"A well-researched and readable case against free-trade orthodoxy."—Business Week"This is a marvelous book. Well researched, panoramic in its scope, and beautifully written, Bad Samaritans is the perfect riposte to devotees of a one-size-fits-all model of growth and globalization. I strongly urge you to read it."—Larry Elliott, economics editor, The Guardian (UK)"Lucid, deeply informed, and enlivened with striking illustrations, this penetrating study could be entitled 'economics in the real world.' Chang reveals the yawning gap between standard doctrines concerning economic development and what really has taken place from the origins of the industrial revolution until today. His incisive analysis shows how, and why, prescriptions based on reigning doctrines have caused severe harm, particularly to the most vulnerable and defenseless, and are likely to continue to do so. He goes on to provide sensible and constructive proposals, solidly based on economic theory and historical evidence, as to how the global economy could be redesigned to proceed on a far more humane and civilized course. And his warnings of what might happen if corrective action is not taken are grim and apt."—Noam Chomsky"A smart, lively, and provocative book that offers us compelling new ways of looking at globalization."—Joseph Stiglitz, Nobel laureate in economics, 2001 "Every orthodoxy needs effective critics. Ha-Joon Chang is probably the world’s most effective critic of globalization. He does not deny the benefits to developing countries of integration into the world economy. But he draws on the lessons of history to argue that they must be allowed to integrate on their own terms."—Martin Wolf, Financial Times, author of Why Globalization Works"This is a marvelous book. Well researched, panoramic in its scope and beautifully written, Bad Samaritans is the perfect riposte to devotees of a one-size-fits-all model of growth and globalisation. I strongly urge you to read it."—Larry Elliott, economics editor, the Guardian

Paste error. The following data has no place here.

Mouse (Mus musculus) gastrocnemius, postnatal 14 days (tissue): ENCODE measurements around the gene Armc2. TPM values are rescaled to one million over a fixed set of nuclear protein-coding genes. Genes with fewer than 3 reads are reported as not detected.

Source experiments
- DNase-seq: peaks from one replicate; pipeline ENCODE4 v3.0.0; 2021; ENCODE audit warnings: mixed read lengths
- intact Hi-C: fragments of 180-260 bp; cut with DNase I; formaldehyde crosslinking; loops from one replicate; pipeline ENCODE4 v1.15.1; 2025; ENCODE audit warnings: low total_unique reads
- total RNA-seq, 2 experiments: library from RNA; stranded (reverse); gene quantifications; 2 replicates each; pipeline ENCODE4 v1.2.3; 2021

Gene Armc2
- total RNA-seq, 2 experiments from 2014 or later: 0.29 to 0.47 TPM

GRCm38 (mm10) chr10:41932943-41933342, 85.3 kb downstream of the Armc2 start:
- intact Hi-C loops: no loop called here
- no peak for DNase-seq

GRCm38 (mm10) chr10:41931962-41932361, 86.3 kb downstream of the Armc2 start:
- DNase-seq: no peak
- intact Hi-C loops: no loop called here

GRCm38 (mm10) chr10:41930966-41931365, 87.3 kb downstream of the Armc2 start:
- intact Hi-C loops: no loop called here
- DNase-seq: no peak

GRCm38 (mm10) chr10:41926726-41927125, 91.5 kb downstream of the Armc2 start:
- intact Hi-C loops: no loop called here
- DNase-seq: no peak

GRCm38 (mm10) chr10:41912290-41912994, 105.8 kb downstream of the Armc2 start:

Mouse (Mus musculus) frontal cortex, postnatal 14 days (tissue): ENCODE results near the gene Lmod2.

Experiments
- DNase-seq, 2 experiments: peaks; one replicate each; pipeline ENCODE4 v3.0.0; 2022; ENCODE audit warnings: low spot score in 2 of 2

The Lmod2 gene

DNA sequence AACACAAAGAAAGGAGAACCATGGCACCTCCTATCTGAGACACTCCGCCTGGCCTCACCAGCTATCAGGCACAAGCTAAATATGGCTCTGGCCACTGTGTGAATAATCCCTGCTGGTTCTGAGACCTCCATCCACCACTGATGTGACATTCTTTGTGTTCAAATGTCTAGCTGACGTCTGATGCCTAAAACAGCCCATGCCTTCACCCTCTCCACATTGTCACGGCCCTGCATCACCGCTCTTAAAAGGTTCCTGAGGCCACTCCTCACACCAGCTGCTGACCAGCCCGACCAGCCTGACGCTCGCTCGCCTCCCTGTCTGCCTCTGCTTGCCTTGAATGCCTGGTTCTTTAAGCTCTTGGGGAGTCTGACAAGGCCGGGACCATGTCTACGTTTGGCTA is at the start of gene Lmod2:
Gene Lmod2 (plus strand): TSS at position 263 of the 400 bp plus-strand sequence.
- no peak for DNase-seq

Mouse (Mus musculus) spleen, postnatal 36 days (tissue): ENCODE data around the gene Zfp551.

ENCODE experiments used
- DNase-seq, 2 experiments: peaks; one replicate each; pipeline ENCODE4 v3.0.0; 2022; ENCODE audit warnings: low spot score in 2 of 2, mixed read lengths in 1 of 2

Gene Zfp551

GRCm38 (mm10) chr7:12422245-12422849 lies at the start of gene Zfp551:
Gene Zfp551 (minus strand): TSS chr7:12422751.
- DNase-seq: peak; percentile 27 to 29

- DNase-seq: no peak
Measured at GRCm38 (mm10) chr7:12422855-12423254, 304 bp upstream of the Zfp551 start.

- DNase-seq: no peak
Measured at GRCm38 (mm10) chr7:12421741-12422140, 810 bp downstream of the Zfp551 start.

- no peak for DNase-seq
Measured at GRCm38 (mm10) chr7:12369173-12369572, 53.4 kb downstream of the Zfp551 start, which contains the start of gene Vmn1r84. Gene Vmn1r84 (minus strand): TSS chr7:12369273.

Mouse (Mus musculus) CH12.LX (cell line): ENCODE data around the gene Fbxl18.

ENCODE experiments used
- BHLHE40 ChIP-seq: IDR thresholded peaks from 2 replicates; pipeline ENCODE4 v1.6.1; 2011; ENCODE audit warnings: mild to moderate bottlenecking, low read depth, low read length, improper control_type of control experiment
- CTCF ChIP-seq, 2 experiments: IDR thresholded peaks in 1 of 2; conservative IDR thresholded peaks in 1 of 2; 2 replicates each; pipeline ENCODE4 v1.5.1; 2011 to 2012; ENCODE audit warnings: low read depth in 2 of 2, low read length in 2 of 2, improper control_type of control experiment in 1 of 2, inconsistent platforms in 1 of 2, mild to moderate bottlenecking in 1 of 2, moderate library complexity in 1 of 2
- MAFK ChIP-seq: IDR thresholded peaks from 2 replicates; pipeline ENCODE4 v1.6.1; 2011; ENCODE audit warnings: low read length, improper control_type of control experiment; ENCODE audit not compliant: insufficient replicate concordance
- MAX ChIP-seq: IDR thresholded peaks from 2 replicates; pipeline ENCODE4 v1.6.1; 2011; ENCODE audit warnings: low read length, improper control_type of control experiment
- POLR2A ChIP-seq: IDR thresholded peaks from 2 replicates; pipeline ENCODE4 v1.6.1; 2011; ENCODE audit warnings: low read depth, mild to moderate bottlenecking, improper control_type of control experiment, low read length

Ha-Joon Chang has taught at the Faculty of Economics, University of Cambridge, since 1990. He has consulted for numerous international organizations, including the United Nations, the World Bank, and the Asian Development Bank. He has published eleven books, including Kicking Away the Ladder, winner of the 2003 Myrdal Prize. In 2005, Chang was awarded the Leontief Prize for Advancing the Frontiers of Economic Thought.